Philadelphia’s favorite street food festival, Night Market, came back to Chinatown, this time even bigger and better than the last.
The last Night Market in Chinatown took place Oct. 4. This year, crowds were measured in the thousands, and energy was seen at a whole new level. One of the best parts of a food-filled festival in the heart of one of Philly’s most diverse neighborhoods was the chance to enjoy the culture of China and Southeast Asia.
Entering Chinatown, especially that night, felt like I was transported to a different country. Music blared, people mingled, and food opportunities presented themselves everywhere. What makes Night Market a college-friendly event is that fact that it is generally dedicated to leisurely strolling, shopping, drinking and eating. Come on, who doesn’t love that?
The Chinatown Night Market had a little bit of a twist this year. Instead of just the usual Asian dishes of rice and noodles, it presented itself with a diverse range of multinational cuisines. Dishes from China, Indonesia, Mexico, the Caribbean, Italy, France and more were present. Thousands of locals enjoyed beer, bubble tea and lion dancing under a harvest moon. Strangers shook hands, sat at the same tables, and shared mugs of beer and glasses of wine. No one cared who you were or where you came from. Each race and ethnicity blended into one, and nowhere could I have found a more beautiful sight.
More than 50 food trucks were present, serving delicious plates with everything from homemade cupcakes and tasty tacos to wood-fired pizza and delicious waffles. Some of the trucks present included Gigi & Big R, Pitruco, Dapper Dog, Lucky Old Souls, Sugar Philly, Nomad Pizza, Los Taquitos de Puebla and Zsa’s Ice Cream, all of which were also big hits at previous Night Markets.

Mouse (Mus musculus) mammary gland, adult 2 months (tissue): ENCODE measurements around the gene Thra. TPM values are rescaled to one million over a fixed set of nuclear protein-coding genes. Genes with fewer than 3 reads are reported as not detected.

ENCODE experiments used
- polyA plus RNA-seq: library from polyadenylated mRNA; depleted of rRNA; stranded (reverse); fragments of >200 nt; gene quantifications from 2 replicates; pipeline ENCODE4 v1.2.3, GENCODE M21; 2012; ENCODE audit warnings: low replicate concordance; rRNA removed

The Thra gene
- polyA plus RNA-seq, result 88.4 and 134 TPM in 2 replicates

One of the hosts of the Night Market is The Food Trust, which strives to make healthy food available to all. Working with neighborhoods, schools, grocers, farmers and policymakers, The Food Trust has developed a comprehensive approach that combines nutrition education and greater availability of aﬀordable, nutritious food.
My experience at the Night Market was a rather interesting one. I am going to be honest; my primary reason for going was to try bubble tea. I felt like everyone at Drexel was talking about it all of a sudden, and I just had to see what this hype was about. Upon trying it, I must say I was a little disappointed. It tasted just like a frappe, the only addition being the tapioca balls, which had a weird texture and felt slimy in my mouth. I made myself drink half of it (to keep up appearances) and then threw the other half out.
I also tried fried noodles, fish balls, a Vietnamese wrap and shrimp tacos. The noodles were acceptable, the fish balls tasted bland, and the wrap was like a Subway sandwich with hummus. Not that I didn’t like it, but it was all kind of depressing. What I loved, however, were the shrimp tacos. The crunchy shell with juicy shrimp, complemented with cheese, was heavenly. The best part about the Night Market is that everything is so cheap! No single dish was more than $5 — perfect for a hungry, broke college student. The highlight of my evening was the entertainment provided. Street dancers showed off their moves, disc jockeys blasted music at every corner, and a live band performed right below the main arch of Chinatown.
I would definitely recommend Chinatown’s Night Market 2013 to those who like to go out and meet new people. Chinatown is just a few stops away on SEPTA’s Market-Frankford Line and easily accessible from campus. Go with a group of friends for a chill night filled with fun, laughter, and how could I forget — street dancing “Gangnam style”!